Trial now
PIPELINE

JP Morgan Joins Issuance List

GILTS

Aug 10 Auction Size Announced

     EXCLUSIVE: The cancellation of the APEC summit next month in Chile may not
derail the apparent progress in trade talks between China and the U.S., as the
two countries could still sign an initial agreement elsewhere, Chinese advisors
close to the government told MNI. "Both sides will continue to work with each
other, and will consider another location for signing the agreement," said Wei
Jianguo, a former vice minister of Commerce. The cancellation won't affect the
deal signing, he said in an interview on Thursday.
     TRADE: The U.S. may choose to make further tariff exemptions as it moves to
defuse its trade dispute with China, a former senior advisor to the People's
Bank of China (PBOC) told MNI. In two rounds, the U.S has so far excluded a
total of USD12.12 billion worth of goods from tariffs it imposed on USD50
billion of imports from China, according to China Academy of Social Sciences
(CASS), China's top official think tank. U.S. President Donald Trump may
calculate that it is politically more expedient to grant further such exemptions
than to be seen to be rolling back the tariffs aimed at Beijing, said Yu
Yongding, a senior fellow of the CASS and a former member of PBOC's monetary
policy committee.
     POLICY: China needs to boost public infrastructure investment to keep
economic growth at 6.5%-7% a year, and PBOC should back up this more
expansionary fiscal policy with rate cuts, a former senior advisor to PBOC told
MNI. "Expansionary fiscal policy combined with proper monetary policy is a
precondition to help establish a bottom for economic growth," said CASS
researcher Yu Yongding. The central government has ample room to increase
spending and even expand borrowing in excess of the targeted fiscal deficit
ratio of less than 3% of gross domestic product, he said, noting that China's
fiscal position is still relatively strong and the country has large state-owned
net assets.
     DATA: China's Purchasing Manager Index (PMI) edged down to 49.3 in October
from September's 49.8, according to data released by the National Bureau of
Statistics today. The index was in the contractionary zone below 50 for the
sixth straight month. 
     LIQUIDITY: PBOC skipped open market operations for the fourth day, draining
net CNY60 billion liquidity with the same amount of reverse repos maturing
today, according to Wind Information. The total liquidity in the banking system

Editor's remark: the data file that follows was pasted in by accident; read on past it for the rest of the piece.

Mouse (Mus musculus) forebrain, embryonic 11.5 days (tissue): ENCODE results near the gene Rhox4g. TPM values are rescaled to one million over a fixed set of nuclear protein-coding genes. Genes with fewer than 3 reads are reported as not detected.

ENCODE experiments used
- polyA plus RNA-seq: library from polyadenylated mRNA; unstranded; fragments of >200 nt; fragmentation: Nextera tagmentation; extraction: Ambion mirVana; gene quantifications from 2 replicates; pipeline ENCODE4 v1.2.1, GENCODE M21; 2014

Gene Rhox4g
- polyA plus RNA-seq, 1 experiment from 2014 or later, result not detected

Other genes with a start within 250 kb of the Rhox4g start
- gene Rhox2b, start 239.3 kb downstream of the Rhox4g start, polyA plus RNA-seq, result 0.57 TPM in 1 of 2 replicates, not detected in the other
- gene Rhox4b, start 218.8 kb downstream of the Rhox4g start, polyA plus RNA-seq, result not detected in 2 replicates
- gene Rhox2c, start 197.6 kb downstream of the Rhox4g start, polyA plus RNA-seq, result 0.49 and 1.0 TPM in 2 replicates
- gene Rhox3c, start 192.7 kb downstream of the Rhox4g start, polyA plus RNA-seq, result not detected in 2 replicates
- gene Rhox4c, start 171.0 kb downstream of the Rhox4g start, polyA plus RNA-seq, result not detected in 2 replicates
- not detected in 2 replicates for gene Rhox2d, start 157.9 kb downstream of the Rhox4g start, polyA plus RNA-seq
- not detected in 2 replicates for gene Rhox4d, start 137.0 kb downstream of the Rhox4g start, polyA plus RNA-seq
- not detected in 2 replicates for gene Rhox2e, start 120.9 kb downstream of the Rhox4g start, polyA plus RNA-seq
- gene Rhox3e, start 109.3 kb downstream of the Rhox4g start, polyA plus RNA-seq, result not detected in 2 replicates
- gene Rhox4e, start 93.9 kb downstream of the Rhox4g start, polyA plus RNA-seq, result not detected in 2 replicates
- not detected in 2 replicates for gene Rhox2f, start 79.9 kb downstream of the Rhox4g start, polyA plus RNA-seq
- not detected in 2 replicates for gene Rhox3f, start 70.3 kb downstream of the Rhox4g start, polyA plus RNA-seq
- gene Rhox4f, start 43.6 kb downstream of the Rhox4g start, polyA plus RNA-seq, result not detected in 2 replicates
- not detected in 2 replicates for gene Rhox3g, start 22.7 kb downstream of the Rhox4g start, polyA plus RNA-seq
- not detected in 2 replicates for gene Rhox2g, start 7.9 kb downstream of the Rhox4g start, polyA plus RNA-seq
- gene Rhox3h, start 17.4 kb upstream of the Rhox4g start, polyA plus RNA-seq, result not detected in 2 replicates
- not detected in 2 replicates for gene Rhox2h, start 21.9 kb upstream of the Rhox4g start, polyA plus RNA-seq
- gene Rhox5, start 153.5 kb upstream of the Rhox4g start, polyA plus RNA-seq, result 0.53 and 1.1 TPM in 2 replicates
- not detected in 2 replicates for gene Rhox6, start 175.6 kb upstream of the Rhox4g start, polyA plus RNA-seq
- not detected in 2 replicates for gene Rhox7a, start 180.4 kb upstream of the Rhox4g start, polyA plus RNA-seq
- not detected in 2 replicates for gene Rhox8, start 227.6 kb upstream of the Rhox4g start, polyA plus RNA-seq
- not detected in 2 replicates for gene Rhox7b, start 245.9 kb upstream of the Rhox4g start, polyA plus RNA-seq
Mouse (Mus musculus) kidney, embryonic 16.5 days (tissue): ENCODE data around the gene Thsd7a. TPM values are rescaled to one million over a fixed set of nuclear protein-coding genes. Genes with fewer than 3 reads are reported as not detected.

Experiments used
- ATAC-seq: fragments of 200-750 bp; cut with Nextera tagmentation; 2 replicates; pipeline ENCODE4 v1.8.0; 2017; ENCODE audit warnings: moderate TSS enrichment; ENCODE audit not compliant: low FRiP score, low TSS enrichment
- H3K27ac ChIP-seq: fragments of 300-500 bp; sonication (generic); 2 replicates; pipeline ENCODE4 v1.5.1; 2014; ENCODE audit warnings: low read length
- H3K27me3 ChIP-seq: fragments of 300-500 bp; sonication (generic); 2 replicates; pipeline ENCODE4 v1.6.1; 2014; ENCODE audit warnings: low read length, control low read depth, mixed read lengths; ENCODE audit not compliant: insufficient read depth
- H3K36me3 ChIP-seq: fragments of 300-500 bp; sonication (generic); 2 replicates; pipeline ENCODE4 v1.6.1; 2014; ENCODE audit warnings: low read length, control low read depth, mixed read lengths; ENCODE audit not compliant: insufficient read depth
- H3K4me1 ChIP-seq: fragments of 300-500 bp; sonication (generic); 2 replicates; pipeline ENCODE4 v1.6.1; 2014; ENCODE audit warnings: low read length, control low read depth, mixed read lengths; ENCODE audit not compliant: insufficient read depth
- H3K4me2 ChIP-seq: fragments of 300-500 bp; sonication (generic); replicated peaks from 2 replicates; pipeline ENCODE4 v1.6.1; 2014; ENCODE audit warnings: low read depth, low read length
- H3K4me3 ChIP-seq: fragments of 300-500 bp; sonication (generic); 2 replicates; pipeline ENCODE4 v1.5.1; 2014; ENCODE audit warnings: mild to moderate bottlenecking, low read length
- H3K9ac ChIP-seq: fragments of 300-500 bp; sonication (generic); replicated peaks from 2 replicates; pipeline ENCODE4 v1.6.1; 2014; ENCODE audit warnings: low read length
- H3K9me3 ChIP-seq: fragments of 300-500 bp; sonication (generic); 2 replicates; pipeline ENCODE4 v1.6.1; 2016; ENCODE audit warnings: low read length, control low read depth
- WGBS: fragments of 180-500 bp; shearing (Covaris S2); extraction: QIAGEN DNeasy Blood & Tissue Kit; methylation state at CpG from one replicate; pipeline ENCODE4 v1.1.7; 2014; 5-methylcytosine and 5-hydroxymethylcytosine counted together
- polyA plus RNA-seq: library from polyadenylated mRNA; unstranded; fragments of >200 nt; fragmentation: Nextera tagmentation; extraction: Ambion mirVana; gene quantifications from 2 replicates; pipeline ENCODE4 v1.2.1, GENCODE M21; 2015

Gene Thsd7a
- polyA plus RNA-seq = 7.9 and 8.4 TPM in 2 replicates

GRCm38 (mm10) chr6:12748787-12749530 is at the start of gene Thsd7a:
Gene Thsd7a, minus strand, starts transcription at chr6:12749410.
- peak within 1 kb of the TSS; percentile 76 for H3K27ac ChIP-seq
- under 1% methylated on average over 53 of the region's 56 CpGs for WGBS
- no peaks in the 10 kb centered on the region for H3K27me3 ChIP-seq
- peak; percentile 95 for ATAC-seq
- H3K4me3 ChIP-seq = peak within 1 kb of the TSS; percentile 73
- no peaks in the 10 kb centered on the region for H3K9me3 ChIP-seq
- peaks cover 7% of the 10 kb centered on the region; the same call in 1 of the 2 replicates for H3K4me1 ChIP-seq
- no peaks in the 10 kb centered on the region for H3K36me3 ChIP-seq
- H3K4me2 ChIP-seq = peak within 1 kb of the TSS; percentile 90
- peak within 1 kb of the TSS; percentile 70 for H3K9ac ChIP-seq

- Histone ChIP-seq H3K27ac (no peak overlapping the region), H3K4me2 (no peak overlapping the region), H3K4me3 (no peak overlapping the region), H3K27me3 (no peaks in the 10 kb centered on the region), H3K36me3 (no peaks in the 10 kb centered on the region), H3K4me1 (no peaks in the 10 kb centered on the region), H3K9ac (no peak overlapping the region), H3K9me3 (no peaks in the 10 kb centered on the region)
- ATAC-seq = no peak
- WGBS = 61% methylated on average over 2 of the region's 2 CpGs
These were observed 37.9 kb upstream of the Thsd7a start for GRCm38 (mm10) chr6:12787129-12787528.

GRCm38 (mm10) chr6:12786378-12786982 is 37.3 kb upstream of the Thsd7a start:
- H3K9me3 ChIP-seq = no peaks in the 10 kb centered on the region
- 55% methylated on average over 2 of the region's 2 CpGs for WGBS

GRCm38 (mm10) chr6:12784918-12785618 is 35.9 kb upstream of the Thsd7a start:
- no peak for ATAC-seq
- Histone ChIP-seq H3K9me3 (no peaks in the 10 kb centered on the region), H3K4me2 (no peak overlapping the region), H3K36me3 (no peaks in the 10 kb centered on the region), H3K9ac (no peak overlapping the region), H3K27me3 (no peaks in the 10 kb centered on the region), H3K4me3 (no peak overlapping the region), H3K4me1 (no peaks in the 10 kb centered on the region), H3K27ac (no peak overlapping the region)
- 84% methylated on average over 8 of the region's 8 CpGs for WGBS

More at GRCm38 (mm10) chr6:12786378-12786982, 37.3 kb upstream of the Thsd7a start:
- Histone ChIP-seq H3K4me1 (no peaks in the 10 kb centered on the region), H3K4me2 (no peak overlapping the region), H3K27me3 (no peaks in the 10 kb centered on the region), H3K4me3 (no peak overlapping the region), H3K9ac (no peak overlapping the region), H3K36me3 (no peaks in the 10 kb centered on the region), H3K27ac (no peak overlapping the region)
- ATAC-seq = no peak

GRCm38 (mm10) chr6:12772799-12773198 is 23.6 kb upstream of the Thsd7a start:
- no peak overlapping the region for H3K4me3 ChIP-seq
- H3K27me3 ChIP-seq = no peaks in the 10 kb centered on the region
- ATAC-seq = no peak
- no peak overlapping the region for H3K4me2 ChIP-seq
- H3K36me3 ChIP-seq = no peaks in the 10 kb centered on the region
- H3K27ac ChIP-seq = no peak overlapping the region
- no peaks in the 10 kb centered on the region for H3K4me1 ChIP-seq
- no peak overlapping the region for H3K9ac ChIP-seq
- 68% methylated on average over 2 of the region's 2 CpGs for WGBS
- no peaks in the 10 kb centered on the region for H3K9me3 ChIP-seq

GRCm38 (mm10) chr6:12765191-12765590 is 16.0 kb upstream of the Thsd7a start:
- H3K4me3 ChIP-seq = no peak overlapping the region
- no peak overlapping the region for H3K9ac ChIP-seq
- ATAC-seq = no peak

is reasonable and ample, PBOC said.
     RATES: The seven-day weighted average interbank repo rate for depository
institutions (DR007) increased to 2.6962% from Wednesday's close of 2.6914%,
Wind Information showed. The overnight repo average rose to 2.5951% from
Wednesday's 2.2994%. 
     YUAN: The yuan strengthened to 7.0350 against the dollar from Wednesday's
close of 7.0584, rising 0.38%, the largest daily gain in half a month. The PBOC
set the dollar-yuan central parity rate firmer for a third trading day at
7.0533, compared with previous 7.0582. 
     BONDS: The yield on 10-year China Government Bond was last at 3.2775%, down
from the close of 3.3025% on Wednesday, according to Wind Information.
     STOCKS: The benchmark Shanghai Composite Index slipped 0.35% to 2,929.06,
as investors worried that Chile's APEC cancellation may raise new hurdle for
China-U.S. trade deal. Hong Kong's Hang Seng Index advanced 0.90% to 26,906.72.
     FROM THE PRESS: PBOC may cut interest rates as early as the first quarter
next year, said Ming Ming, the chief analyst at CITIC Securities in a report,
noting that Chinese monetary policy has not been completely decoupled with that
of the U.S. and PBOC's easing has only been postponed. The Federal Reserve is
expected to cut rates again early next year, even if it suspends the rate cut in
December, said Ming.
     China's local governments should use more direct financing tools including
medium-term notes to support the construction of city clusters in the Yangtze
River Delta and Xiong'an New Area, said Securities Daily in a commentary on
Thursday. Funding from fiscal budget and bank loans is insufficient, the
newspaper said.
--MNI Beijing Bureau; +86 (10) 8532-5998; email: wanxia.lin@marketnews.com
--MNI Beijing Bureau; +86 10 8532 5998; email: william.bi@mni-news.com
[TOPICS: M$A$$$,M$Q$$$,MBQ$$$]